THOUGH TROUBLE FUNK has put in 10 years as the premier exponent of D.C.'s home-grown go-go sound, the group hasn't been able to score significantly on the commercial charts or radio.

But then neither has any other go-go outfit, perhaps because go-go never really translated well to vinyl, relying as it does on all-night jams and live and lusty audience response. Now, with the studio finesse and freewheeling energy of "Trouble Over Here, Trouble Over There," it sounds like Trouble Funk finally has its slam-dunk.

With producing and performing assists from Bootsy Collins and Kurtis Blow, go-go's flagship band is all over the musical map, dipping playfully into rap, reggae, balladry and funny funk a la Cameo, Fatback and Parliament-Funkadelic.

The LP opens with a chaotic cutup of sound that abruptly slams into "Trouble," produced by Collins with big stomping bass and layers of clean electro-texture. Trouble Funk maintains its tough rhythm foundations, but isn't afraid to goof around with the sound, resulting in some serious funny business, like the Larry Blackmon-like vocals on "Woman of Principle," the mock reggae of "All Over the World," and the rap braggadocio of "Break It Up," produced by rapmaster Blow, who saves a few of the choicest lines for himself.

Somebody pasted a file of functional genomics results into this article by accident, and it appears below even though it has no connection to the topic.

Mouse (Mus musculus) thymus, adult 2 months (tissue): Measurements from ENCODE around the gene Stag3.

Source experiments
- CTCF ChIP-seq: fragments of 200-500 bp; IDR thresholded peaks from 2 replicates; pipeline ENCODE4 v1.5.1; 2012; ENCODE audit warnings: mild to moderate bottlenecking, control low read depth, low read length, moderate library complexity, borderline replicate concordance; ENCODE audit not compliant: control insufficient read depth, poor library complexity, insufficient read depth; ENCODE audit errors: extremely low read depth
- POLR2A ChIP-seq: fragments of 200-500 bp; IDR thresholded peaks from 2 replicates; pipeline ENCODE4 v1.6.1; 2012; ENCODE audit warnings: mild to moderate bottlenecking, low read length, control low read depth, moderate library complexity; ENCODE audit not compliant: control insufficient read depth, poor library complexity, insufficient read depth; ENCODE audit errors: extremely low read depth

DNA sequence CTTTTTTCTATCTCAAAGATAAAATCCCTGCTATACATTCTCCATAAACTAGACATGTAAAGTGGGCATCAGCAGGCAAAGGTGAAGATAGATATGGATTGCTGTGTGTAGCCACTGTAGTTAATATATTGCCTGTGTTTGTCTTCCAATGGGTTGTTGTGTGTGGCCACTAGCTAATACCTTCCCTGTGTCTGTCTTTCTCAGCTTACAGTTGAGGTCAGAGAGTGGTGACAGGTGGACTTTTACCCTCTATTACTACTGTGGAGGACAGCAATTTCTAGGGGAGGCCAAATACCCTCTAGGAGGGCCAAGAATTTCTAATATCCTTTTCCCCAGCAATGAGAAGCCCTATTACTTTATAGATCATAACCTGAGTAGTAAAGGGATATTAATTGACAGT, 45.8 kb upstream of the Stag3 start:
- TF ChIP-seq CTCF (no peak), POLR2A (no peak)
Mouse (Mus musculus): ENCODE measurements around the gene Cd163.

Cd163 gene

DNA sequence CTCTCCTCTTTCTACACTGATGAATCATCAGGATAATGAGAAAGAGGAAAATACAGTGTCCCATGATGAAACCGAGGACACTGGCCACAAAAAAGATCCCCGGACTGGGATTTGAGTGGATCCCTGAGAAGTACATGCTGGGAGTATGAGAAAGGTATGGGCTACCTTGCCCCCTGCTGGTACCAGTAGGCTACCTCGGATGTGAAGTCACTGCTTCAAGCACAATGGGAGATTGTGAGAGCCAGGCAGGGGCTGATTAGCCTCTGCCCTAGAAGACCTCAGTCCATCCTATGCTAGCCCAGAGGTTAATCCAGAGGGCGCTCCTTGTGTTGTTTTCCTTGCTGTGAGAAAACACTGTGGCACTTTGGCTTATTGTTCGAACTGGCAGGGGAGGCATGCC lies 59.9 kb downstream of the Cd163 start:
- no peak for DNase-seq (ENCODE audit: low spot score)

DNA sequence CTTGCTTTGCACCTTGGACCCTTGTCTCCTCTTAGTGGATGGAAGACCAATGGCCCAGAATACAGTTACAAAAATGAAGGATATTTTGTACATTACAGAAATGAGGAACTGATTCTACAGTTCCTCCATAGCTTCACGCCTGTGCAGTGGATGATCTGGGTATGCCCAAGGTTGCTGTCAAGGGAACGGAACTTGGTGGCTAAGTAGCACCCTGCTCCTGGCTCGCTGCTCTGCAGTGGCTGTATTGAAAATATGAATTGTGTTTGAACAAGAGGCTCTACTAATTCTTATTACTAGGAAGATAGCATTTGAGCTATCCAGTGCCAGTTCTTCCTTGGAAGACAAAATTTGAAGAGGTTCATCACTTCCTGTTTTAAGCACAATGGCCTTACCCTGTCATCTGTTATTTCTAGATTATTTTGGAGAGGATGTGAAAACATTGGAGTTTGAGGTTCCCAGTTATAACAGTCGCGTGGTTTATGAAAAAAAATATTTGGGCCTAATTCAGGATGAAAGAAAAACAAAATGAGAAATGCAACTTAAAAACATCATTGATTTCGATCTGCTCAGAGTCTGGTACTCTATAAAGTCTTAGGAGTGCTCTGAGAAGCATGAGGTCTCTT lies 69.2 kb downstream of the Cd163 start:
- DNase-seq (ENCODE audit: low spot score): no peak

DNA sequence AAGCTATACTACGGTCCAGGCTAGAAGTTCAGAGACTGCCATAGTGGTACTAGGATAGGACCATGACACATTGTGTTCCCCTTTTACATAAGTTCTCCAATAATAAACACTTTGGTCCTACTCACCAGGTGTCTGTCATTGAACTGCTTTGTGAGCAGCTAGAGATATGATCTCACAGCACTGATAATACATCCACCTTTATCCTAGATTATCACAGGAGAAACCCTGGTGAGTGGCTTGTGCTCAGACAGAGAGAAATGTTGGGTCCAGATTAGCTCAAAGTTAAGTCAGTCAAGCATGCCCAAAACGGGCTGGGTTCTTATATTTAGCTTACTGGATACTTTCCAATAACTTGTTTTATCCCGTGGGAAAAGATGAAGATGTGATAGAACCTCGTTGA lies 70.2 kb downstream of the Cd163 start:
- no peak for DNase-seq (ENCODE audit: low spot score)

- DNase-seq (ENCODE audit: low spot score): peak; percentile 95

Still, there's plenty of purist go-go here: "Sexy" and "Hey Tee Bone" may be studio-buffed and contained within a radio-ready five minutes, but they still have that unmistakable D.C. beat and dancefloor heat.

TROUBLE FUNK -- "Trouble Over Here, Trouble Over There" (Island 7 90608). Appearing Saturday at 9:30 Club.